Is the editorial tendency for Reporting Scotland to regularly headline, in the early morning, traumatic, anxiety-inducing, yet statistically insignificant, events, like those above, making a major contribution to generalised anxiety and to levels of clinical depression and anxiety in its audience? Is this motivated by a recognition at senior levels that an anxious electorate is more controllable?
I’m grateful to Cameron Brodie who provided the link to this research in a Wings comment and to TuS Mental Health Correspondent, Contrary, who shared it with me. Cameron’s short comment, based upon but not a quote from the research, which triggered this longer piece here, was:
‘Individual self-determination depends largely on maintaining a positive personal psychology. That’s why the BBC in Scotland makes you want to self-harm. Achieving a sense of positive emotions not only strengthens our cognitive abilities, it improves our ability to cope with change. Once again, this all boils down to the architecture of our brains.’
As always, I feel the need to head off accusations of conspiracy theory and of consequent paranoia. I’m suggesting rather that those who work in the news section of BBC Scotland, know, often unconsciously and running in the grooves of a long-established culture of behavioural and cognitive habits, what to report and how to report it, such that the overall coverage works toward reinforcing often imaginary benefits of the Union and equally imaginary risks in independence. So, we get repeated cases of individual health or personal security trauma rather than the more meaningful wider trends because the former produces, over years, a brain architecture where constitutional change seem dangerous while the latter might make the status quo seem so.
In my earlier writing on this, I’ve tried to support the above notion with evidence. There is admittedly very little and little of that is empirical and thus evidence-based. There is of course likely to be no hard evidence that editorial decision-making at a public service provider or state broadcaster such as the BBC is damaging mental health. Which institution would dare fund such a thing?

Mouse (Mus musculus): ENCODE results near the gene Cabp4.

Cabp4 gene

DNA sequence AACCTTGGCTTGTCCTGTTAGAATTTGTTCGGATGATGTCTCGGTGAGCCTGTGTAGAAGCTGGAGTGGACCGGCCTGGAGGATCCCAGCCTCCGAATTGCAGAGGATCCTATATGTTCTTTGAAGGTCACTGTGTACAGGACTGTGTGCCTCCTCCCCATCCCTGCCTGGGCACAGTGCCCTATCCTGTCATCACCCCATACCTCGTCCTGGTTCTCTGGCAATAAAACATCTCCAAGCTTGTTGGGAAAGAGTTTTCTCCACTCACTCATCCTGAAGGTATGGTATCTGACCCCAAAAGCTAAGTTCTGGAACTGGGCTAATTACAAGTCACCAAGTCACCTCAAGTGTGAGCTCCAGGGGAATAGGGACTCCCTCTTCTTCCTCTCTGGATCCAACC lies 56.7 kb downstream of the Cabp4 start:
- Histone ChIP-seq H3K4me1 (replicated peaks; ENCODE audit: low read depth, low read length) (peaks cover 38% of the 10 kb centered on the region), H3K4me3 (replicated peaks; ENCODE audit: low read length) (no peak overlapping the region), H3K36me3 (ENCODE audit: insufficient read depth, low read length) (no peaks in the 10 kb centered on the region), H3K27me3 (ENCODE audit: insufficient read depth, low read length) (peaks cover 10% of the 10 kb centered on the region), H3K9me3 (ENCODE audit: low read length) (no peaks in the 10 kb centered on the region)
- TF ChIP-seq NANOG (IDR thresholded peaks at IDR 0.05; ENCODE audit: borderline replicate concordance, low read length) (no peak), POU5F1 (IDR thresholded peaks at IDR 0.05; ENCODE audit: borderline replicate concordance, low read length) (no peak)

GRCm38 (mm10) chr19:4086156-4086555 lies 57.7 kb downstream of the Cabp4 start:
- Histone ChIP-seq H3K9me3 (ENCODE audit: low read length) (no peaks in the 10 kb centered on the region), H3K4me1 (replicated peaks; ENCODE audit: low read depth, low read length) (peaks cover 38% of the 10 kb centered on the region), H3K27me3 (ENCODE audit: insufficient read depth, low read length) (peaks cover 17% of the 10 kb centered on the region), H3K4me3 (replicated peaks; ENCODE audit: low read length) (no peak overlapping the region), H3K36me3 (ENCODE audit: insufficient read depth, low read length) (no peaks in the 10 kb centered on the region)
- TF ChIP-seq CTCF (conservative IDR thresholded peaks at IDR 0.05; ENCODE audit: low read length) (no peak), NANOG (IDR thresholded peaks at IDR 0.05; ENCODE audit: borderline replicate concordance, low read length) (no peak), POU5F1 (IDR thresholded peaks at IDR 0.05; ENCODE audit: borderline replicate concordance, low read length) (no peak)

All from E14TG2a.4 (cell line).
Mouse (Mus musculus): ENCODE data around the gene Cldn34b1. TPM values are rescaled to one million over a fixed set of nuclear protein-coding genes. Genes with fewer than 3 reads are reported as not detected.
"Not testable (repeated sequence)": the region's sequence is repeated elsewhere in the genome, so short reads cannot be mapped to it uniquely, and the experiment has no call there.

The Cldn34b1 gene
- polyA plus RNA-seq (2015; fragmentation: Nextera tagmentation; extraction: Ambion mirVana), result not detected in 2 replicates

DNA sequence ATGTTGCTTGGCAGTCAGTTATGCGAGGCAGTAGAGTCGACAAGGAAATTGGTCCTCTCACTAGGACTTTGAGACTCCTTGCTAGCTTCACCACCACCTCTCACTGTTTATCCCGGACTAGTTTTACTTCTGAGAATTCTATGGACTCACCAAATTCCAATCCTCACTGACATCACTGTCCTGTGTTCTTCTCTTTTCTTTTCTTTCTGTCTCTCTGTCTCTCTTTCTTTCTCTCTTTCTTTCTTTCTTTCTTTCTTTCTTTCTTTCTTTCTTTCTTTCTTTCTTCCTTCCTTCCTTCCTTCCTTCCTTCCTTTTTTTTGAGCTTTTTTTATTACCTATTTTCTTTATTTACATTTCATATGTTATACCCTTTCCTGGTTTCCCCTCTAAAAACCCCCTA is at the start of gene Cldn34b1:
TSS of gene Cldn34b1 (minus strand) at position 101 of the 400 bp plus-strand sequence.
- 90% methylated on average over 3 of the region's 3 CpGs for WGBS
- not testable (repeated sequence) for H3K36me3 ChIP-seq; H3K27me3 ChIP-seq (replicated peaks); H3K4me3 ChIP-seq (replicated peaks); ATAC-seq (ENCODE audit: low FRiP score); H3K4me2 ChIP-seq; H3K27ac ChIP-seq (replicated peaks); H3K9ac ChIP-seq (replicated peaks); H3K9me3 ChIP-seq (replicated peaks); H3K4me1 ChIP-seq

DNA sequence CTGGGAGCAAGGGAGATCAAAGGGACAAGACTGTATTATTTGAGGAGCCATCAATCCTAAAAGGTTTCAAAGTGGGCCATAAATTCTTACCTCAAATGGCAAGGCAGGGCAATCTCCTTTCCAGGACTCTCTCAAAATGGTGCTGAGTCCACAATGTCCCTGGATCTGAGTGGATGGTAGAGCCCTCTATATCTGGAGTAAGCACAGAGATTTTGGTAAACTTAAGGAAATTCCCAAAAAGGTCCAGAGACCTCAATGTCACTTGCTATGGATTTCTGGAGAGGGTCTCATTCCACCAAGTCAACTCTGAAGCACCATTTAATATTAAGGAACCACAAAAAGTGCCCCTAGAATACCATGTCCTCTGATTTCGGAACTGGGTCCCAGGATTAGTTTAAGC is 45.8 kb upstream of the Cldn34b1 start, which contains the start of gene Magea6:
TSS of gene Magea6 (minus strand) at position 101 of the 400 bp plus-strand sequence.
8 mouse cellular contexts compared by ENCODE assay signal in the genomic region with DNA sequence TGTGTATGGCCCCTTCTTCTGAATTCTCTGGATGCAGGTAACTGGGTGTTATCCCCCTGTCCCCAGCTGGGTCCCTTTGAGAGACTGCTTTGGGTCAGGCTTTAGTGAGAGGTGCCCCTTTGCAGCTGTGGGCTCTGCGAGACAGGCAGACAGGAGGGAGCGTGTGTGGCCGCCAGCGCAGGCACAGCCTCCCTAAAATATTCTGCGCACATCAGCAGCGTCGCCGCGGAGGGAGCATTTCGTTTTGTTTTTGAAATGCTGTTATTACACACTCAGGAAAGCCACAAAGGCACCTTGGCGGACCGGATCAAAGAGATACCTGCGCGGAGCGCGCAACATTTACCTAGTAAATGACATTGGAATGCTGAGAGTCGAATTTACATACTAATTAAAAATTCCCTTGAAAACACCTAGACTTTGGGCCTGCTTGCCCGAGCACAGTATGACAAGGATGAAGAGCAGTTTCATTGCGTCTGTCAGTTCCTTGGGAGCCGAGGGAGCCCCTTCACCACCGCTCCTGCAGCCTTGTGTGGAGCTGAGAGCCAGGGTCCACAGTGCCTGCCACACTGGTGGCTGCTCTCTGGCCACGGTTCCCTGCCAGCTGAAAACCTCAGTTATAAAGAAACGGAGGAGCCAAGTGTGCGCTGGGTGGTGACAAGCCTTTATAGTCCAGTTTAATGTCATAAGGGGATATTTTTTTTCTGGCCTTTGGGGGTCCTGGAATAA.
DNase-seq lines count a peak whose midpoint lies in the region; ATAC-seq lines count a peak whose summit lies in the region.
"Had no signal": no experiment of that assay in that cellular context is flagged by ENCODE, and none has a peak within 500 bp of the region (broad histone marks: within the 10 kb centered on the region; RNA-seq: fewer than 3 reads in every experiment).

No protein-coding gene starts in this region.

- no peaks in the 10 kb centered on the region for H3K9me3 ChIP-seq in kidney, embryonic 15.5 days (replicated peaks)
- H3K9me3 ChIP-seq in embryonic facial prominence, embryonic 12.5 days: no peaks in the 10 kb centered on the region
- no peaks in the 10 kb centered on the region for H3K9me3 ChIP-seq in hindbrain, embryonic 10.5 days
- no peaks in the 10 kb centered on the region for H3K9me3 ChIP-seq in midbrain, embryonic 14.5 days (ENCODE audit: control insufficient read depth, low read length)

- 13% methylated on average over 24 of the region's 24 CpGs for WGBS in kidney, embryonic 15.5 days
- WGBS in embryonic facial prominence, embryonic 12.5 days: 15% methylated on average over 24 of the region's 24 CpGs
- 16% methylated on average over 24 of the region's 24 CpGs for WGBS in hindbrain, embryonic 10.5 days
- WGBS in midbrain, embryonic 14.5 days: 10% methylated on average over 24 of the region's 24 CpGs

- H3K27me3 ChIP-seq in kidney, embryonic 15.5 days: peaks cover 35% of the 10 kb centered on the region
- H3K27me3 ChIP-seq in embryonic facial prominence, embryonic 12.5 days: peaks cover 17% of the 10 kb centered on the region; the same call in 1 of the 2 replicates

This research does not, of course, do that but it does offer clear evidence of the damaging consequences of ‘perceived threat.’ We can implicate BBC News in feeding this sense of threat in its broadcasts because we know that its audience tends to be older and thus more isolated and vulnerable with the former broadcasts playing a large part in construction reality for them. Clearly the authoritative tones of BBC News as it foregrounds tales of murder, of violent crime, of cases of tragic death and illness in hospitals, of apparent failure or delays in the very services they often rely on, overwhelms what little they can garner from their few other sources, to produce a world where depression and anxiety are the predictable outcome and where, constitutional change become contaminated with a sense of danger.
In this peer-reviewed 2010 research study we hear:
‘These coordinated and cascading response tendencies are preserved in modern-day humans having been sculpted over millennia by natural selection to support efficient and appropriate responses to ancestrally recurrent opportunities (e.g., the kindness of others) and threats (e.g., the disdain of others). Various forms of perceived opportunity give rise distinct positive emotions (e.g., joy, interest, contentment/serenity), whereas various forms of perceived threat give rise to distinct negative emotions (e.g., sadness, fear, anger). Although all emotions serve adaptive functions under certain circumstances, negative emotions, in particular, can become a source of dysfunction. To illustrate, the negative emotions of anger and fear each involve neural, cardiovascular, endocrine, and muscular changes, alongside changes in thought and action tendencies patterned from primitive urges to fight or flee. Such negative emotions also often co-occur with dysfunctional social interactions, which can perpetuate psychophysiological reactivity and trigger destructive behavior toward self and others.’
Upward Spirals of Positive Emotions Counter Downward Spirals of Negativity: Insights from the Broaden-and-Build Theory and Affective Neuroscience on The Treatment of Emotion Dysfunctions and Deficits in Psychopathology